In contrast to the literature reviewed above, Chinese researchers in ISLA (Li et al., 2021; Liu and Song, 2021) did contribute to empirical explorations into flow by identifying relevant variables in technology-based or online FL learning environments with a variety of digital games and online activities. Based on Shin’s (2006) conceptual model of online learner’s flow experience, Li et al. (2021) and Liu and Song (2021) developed two distinct versions of flow questionnaires that differed in item numbers and underlying dimensions. Further, Liu and Song (2021) differentiated their research from that of Li et al. (2021) mainly in the research design. Specifically, while the former triangulated their quantitative research findings with additional interviews on dubbing experience to identify differences in flow between high achievers and low achievers in the FL, the latter relied solely on quantitative analyses, including factor analysis and structural equation modeling, to address learners’ vocabulary problems. Also, both studies demonstrated an inadequate construct reliability. More specifically, Li et al. (2021) reported only borderline reliability coefficient for the subdimension Feedback (Cronbach’s α = 0.794), while Liu and Song (2021) did not report consistent high reliability (Cronbach’s α ranging from 0.484 to 0.918). Despite that, these findings support a complex dynamic relationship between flow antecedents, flow experiences, and flow consequences. In more detail, Li et al. (2021) used 291 valid questionnaires to establish their model and found that learner and contextual variables were likely to positively influence flow experiences, such as concentration, intrinsic motivation, and enjoyment, which in turn affected flow outcomes, such as perceived learning and satisfaction. Researchers constructed nine dimensions for their 30-item questionnaire, including Challenge-Skills Balance, Clear Goal, Feedback, Playability, Concentration, Intrinsic Motivation, Enjoyment, Perceived Learning, and Satisfaction. In a study involving 235 junior high schoolers, Liu and Song (2021) concluded that participants showed medium-to-high level of flow in all three categories of flow and that learners’ linguistic proficiency affected the flow antecedents, but not the outcomes. Together, these two empirical studies, situated in Chinese EFL contexts outside of face-to-face classroom settings, offered insight into ways to enhance learner achievement in China.
Qualitative Research on Foreign Language Flow
In the landmark qualitative study on EFL learners’ state of flow, Aubrey (2017a) sampled 63 Japanese EFL learners in a medium-sized private university in Japan to determine the likelihood of their positive flow experiences and the pattern of change in the strength of flow dimensions over five oral tasks for inter-cultural and intra-cultural interactions. The researcher conducted a quasi-experimental study in two stages over 11 weeks. This study uncovered six dimensions of flow: Challenge-Skill Balance, Control, Interest, Enjoyment, A Sense of Accomplishment, and Attention, significantly extending Egbert’s (2003) four-dimension model. Additionally, the researcher used the content analysis approach to analyze learner diary entries, which provided a plausible framework for future qualitative research on emotions.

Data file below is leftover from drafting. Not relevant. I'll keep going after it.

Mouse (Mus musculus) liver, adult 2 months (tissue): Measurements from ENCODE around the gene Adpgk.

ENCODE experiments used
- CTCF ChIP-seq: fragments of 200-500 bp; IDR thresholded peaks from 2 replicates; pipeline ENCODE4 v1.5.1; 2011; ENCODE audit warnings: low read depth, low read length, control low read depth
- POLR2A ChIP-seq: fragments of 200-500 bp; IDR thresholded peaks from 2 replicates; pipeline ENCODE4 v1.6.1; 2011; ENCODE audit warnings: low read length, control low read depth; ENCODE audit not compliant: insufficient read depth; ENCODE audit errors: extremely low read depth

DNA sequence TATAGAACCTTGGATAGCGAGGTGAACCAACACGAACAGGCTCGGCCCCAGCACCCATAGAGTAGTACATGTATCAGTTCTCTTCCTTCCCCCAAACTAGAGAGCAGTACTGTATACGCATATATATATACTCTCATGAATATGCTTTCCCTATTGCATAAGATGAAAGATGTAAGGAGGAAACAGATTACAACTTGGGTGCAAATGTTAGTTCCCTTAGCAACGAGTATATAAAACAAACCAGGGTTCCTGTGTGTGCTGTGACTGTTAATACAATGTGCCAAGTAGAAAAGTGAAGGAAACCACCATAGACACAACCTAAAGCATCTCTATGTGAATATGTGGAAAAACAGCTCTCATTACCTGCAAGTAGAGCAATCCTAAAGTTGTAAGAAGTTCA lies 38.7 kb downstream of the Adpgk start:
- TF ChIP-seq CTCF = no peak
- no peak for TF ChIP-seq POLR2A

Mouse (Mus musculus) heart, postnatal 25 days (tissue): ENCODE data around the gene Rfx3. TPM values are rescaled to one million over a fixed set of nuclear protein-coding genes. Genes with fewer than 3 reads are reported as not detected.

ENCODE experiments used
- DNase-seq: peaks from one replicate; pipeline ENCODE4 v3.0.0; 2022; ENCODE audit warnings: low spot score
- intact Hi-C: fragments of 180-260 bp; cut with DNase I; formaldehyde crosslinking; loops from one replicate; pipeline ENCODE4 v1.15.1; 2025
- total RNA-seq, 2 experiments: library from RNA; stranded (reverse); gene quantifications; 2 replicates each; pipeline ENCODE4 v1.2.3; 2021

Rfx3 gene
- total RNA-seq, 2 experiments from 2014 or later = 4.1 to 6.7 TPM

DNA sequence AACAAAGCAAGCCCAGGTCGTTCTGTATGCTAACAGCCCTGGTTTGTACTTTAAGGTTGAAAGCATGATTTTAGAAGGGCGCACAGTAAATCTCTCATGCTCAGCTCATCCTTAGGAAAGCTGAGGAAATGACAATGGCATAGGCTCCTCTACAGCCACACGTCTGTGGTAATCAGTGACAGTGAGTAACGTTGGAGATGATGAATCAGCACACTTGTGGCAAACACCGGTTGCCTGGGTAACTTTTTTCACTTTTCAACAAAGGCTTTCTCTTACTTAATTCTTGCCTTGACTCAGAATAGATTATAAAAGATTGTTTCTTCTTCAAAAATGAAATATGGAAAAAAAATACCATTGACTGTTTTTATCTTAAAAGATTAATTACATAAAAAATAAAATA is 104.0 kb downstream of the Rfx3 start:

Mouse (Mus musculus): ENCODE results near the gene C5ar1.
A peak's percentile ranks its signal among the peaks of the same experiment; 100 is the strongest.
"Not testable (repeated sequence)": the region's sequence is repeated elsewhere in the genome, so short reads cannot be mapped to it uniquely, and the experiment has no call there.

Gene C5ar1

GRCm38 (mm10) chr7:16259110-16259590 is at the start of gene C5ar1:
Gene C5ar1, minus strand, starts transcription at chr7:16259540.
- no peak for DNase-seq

Motivation of the Present Study
Flow is observed during the performance of language tasks both in Western (Egbert, 2003; Czimmermann and Piniel, 2016; Dewaele and MacIntyre, 2019) and Eastern contexts (Aubrey, 2017a,b; Li et al., 2021; Liu and Song, 2021). Despite inspiring the research reported here, these studies limit the generalization of research on flow from different environments, since different contexts (Aubrey, 2017a) and environments may introduce additional dimensions to flow. Thus, it is necessary to develop an instrument that incorporates items that target each dimension of flow in order to address the calls of Hwang and Fu (2018) for future studies to concentrate on learners’ affective experiences of learning in the new way of learning, and of Aubrey (2017b, p. 15) to “develop the instrument by adding items specific to the research context that target each dimension of flow and attempt to rigorously validate the questionnaire.” To that end, this study tried to answer the following three questions: